Originally from France and now based in East London, Camille has a distinctive design aesthetic. “My style is bright, bold and graphic,” she explains, “I am influenced by Memphis design from the ‘80s; I love the element of playfulness in the original group’s work. I also love the work of the Ndebele tribe from South Africa where the women paint their houses with powerful and colourful patterns.”
There are only 12 eggs available…
Next up is Pierre Herme’s Oeuf Tagli Jaune, which now seems perfectly reasonable (compared to Harrods) as this egg is just €130.00 (don’t ask us to convert this to pounds sterling – we have no idea how much it is since Brexit!). This egg is described as…
“Pure Origin Belizean dark chocolate, Cayo District, Xibun Plantation, 64% cocoa. An assortment of Bonbons Chocolat d’après Lucio Fontana (210g) is included: Pure Origin Belizean dark chocolate ganache, Cayo District, Xibun Plantation, enrobed in dark chocolate.”
Finally we have…
“Maison milk chocolate figurine with a white chocolate fan – An assortment of intriguing miniature Easter eggs made from four different types of praline: white chocolate pistachio, milk chocolate hazelnut, white chocolate almond, milk chocolate nougat.”
Comments Off on Easter adverts 2017 – the eggsellent and the eggscrucitating!
Before I started looking at the Easter adverts of this year, I had a look back at 2016’s offering – Asda (if you remember) had a giant chocolate chicken roaming around… This year the offerings seem far more mundane – yet controversy reigned!
It would seem that the exclusion of the word ‘Easter’ has many people in a tiz… Cadbury and the National Trust refer to their event as an ‘Egg Hunt’ not ‘Easter Egg Hunt’ and this has upset the Prime Minister greatly! As a copywriter my interest is always piqued by the use or exclusion of words causing violent reactions – BUT, is Ms May right to be so offended? Are the Eggs at Easter Christian?
It would appear that Egg decorating as a celebration to welcome spring certainly pre-dates Christianity, with many cultures choosing them as a symbol of life, fertility and re-birth… and certainly the Easter Bunny seems to have very little to do with Jesus – the hoppity one appears to have originated in Pennsylvania when German immigrants settled in the 1700s and brought with them their Osterhase.
Anyway enough deep philosophical discussion… here’s 2017’s Easter ads… What do you think?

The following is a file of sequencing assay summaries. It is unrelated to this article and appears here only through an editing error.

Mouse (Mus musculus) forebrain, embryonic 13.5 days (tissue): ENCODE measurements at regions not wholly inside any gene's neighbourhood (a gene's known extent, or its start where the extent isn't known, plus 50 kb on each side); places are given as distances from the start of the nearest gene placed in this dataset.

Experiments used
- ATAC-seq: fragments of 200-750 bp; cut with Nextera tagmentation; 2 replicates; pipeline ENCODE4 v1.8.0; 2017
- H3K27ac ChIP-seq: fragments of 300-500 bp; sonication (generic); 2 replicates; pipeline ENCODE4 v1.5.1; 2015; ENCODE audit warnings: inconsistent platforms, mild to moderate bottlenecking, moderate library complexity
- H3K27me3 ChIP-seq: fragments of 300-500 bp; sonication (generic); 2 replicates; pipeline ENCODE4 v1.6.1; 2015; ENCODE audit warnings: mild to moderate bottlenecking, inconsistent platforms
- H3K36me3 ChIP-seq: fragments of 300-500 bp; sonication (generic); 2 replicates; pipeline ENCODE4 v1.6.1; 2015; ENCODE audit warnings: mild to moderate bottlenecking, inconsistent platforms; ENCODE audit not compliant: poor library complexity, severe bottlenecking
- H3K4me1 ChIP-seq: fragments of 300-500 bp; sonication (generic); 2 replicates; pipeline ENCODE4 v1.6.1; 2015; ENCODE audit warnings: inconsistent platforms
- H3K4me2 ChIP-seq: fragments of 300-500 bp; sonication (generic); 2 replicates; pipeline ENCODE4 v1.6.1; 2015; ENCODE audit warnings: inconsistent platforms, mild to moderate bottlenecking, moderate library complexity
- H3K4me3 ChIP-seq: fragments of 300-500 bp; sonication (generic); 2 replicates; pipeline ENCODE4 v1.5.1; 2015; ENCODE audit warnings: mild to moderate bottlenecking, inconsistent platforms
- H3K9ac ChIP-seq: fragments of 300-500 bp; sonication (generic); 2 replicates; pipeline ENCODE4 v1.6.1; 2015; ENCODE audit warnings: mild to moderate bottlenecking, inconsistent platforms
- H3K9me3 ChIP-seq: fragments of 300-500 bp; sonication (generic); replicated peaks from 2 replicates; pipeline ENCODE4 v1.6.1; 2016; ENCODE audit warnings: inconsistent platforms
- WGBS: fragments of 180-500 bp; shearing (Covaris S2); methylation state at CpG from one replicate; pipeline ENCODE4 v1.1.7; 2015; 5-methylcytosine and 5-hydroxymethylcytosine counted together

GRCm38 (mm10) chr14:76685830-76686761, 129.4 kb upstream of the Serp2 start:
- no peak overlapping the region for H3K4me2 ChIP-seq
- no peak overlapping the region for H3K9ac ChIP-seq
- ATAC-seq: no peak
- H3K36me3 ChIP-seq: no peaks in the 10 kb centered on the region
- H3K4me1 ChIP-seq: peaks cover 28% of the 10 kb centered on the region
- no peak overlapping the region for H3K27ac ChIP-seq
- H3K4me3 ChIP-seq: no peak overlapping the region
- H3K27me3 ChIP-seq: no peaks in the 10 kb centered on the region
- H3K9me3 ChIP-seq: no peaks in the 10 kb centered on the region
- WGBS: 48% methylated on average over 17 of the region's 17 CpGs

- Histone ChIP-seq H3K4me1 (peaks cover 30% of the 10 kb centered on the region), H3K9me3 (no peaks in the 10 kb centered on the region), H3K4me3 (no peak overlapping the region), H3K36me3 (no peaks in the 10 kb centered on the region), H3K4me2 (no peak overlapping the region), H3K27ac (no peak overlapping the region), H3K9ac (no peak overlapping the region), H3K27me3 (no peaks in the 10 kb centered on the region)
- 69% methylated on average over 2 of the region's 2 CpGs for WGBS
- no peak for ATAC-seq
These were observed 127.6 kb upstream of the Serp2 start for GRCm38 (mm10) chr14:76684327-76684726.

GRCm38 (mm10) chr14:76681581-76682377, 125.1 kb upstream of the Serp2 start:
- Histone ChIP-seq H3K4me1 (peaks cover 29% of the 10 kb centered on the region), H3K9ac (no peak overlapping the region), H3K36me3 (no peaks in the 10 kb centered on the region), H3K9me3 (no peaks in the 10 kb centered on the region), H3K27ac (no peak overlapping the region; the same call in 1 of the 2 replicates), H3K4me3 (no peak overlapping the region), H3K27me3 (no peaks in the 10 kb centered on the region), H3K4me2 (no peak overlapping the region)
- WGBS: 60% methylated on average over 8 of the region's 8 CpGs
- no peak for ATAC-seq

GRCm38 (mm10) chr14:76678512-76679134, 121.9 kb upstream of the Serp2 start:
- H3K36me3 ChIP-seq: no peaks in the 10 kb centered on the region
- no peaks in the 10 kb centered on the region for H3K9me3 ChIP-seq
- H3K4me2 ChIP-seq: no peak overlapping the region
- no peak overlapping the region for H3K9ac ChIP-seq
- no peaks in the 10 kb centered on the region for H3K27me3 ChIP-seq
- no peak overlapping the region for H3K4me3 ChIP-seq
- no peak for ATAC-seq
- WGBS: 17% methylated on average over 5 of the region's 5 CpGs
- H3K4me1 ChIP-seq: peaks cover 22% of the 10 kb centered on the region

Just because we love a little alliteration here… and it’s festively themed. Who knew porcupines were so palaverous. I wonder if this prickly pet is pontificating over the palatable, peculiarities of the pumpkin.
The New York Times created its own Virtual Reality App, putting viewers right at the heart of news events across the globe. The app launch saw the newspaper distribute more than 1m Google Cardboard headsets, giving some indication as to the move VR is making into the mass market.
The anticipated surge has thrown the medium into sharp relief for marketers, with many busy pencilling VR into their 2016 budgets. General Electric (GE), one of the early adopters, has been experimenting with VR for a year, and launched a VR animated video on the New York Times app. GE’s global chief marketing officer Linda Boff, believes VR has the potential to revolutionise marketing. “For the brand and user the intimacy of VR is really dramatic,” she says. “It’s a tool to tell a powerful story in a way that’s much more personal and up close than we’d normally be able to.”
However, advertisers need to tread carefully. Because of its immersive nature, consumers will be much less forgiving of a bad VR ad than they would of a poorly made TV commercial. “Watching badly conceived VR can make you feel sick for the rest of the day,” says Patrick Milling Smith, co-founder of Vrse.works, the VR company behind Apple’s recent VR music video for U2. Milling Smith is keen to stress that VR does not operate like any other medium. “VR is as different to film as film is to radio … It’s a different storytelling language,” he says. “There needs to be restraint in VR. You can’t just slap a logo on a piece of branding.”